Let’s say ‘yes’ to an Orange County cultural and natural history museum


A massive animal skeleton, larger than a tiger, swims through the air at the LA County Museum of Natural History, one front paw jutting forward and two large bulging eye sockets eyeing visitors. This impressive skeleton is an extinct aquatic mammal called Desmostylian, and it was discovered in Orange County. Still, school kids and curious adults alike must travel to Los Angeles to fully feel the visual impact of this awe-inspiring creature. Why? Because Orange County doesn’t have its own natural history museum.

Likewise, thousands of artefacts from indigenous peoples who have lived in this region since time immemorial have been unearthed over the years in Orange County, but none of these artefacts are available locally for residents of the Orange County can appreciate them. With literally millions of fossils, these cultural artefacts are on loan to museums in other countries or simply in storage.

Millions of fossils, unearthed in Orange County, are stored in stacked boxes. Credit: CCRPA

We currently have a rare opportunity to do something about this state of affairs. The Town of Irvine is currently in the process of deciding how the remaining undesignated space in Great Park will be allocated. The park’s cultural terrace has space for a full-fledged museum, to accompany the sports, entertainment and outdoor leisure activities already planned. Given the lack of space for new developments in the rest of Orange County, this could be the last and best chance for the county to build a museum to showcase local history and prehistory.

The Gabrieliño, Tongva, Acjachemen, and other indigenous peoples lived in the area now known as Orange County long before Europeans colonized southern California. Yet most of us know very little about our traditional cultures. Museum exhibits of artifacts such as fishhooks, projectile points (commonly known as arrowheads), stone bowls and mortars, bone tools, shell beads and abalone ornaments would open a window to through time on how the first inhabitants of our region lived their lives. A first-rate cultural museum would honor the indigenous peoples of Orange County and create opportunities for education and understanding of the indigenous peoples who live in our communities today.

A collection of projectile points, commonly known as arrowheads. Credit: Jack Hunter

A fascinating example of artifacts discovered locally are the mysterious “jagged stones», Found only in Orange County and the southern coast of Chile. Dating from 9,000 to 7,000 years ago, these small cut stones look like cogwheels but show no utility wear. No one has yet understood what they are for. A cultural and natural history museum, with top-notch research facilities, could play a role in solving this mystery and pave the way for countless other discoveries that would strengthen Orange County’s place as as a Mecca for research and innovation.

The native “tooth stones”. Credit: CCRPA

Museums enrich families and communities in many ways. They are a place for people of diverse origins and beliefs to visit, mingle, learn and connect with culture and history in a pleasant and exciting environment. As centers of self-directed and experiential learning, they make learning fun. In addition to being knowledge repositories, museums contribute to our knowledge and understanding of our communities and our world.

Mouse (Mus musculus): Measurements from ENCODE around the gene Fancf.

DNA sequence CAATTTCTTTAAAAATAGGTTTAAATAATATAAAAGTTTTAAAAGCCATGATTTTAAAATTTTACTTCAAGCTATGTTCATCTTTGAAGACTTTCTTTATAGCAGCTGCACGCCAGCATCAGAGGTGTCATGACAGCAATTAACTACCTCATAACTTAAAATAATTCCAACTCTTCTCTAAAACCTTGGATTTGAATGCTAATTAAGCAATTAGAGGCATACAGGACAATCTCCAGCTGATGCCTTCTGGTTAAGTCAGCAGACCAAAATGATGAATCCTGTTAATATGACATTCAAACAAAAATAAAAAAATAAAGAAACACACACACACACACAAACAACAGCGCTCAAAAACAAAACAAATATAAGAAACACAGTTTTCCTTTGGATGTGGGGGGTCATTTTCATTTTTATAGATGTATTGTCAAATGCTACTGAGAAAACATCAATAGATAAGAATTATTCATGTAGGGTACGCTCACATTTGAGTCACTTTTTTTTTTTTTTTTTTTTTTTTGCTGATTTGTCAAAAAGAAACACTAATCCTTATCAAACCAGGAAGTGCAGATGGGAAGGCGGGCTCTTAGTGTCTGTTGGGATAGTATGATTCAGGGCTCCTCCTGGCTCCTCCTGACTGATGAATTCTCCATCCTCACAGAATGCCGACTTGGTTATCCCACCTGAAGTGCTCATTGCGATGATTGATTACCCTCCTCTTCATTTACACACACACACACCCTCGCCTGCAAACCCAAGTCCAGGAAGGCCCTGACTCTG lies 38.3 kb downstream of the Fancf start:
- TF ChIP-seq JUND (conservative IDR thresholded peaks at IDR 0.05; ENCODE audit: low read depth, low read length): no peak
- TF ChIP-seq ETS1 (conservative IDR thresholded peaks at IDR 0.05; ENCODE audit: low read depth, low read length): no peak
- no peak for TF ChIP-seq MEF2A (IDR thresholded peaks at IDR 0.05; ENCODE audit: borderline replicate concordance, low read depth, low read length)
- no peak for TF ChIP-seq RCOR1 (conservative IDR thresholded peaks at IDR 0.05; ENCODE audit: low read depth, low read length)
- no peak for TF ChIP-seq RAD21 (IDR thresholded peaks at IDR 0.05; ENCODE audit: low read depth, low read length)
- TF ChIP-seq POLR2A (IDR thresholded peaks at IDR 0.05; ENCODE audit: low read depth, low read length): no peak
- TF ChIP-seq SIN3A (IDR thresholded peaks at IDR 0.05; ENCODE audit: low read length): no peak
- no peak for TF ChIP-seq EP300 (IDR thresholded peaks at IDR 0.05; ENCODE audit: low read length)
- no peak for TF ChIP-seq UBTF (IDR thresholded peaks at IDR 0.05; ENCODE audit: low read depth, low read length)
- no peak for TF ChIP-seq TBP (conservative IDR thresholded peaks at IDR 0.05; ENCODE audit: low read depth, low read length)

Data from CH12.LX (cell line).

Los Angeles has its Natural History Museum, Science Center, and Science School at Exposition Park – a concentration of facilities impressive enough to be entrusted with the management of a space shuttle (the Endeavor)! San Diego has its many museums in Balboa Park, including museums of anthropology, natural history, local history, and Latinx culture. It’s time for Orange County to step up the fence and develop our own premier museum complex in Great Park, including a museum of cultural and natural history.

A world-class museum cannot be built overnight. This project could take a decade or more. But in a few years, teachers could bring their classrooms, and families could visit a first set of fossils and artifacts in temporary exhibits as the museum expands outward and upward.

Irvine City Council, in its capacity as the Great Park Board of Directors, will hold one or more public meetings to discuss how the remaining available space in Great Park will be allocated and make decisions regarding the future of Great Park. In the coming months. An interactive online survey always collects feedback and ideas, and more events will be held as plans take shape. Updates will be released here.

Irvine and Greater Orange County Residents: Please speak out to advocate for a local natural and cultural history museum. Great Park will offer many sports and entertainment options. Also include this museum – an invaluable addition to the culture of our region that will honor the indigenous peoples of our region and enrich all of our lives and those of generations to come.

Patricia Martz is chair of the board of directors of the California Cultural Resource Preservation Alliance, Inc. (CCRPA) and a member of the task force to develop a cultural and natural history museum in Orange County.

The opinions expressed in community opinion pieces are the property of the authors and not of Voice of OC.

Voice of OC wants to hear different perspectives and voices. If you would like to comment on this or other issues, please send an email to [email protected]


About Carlos V. Mitchell

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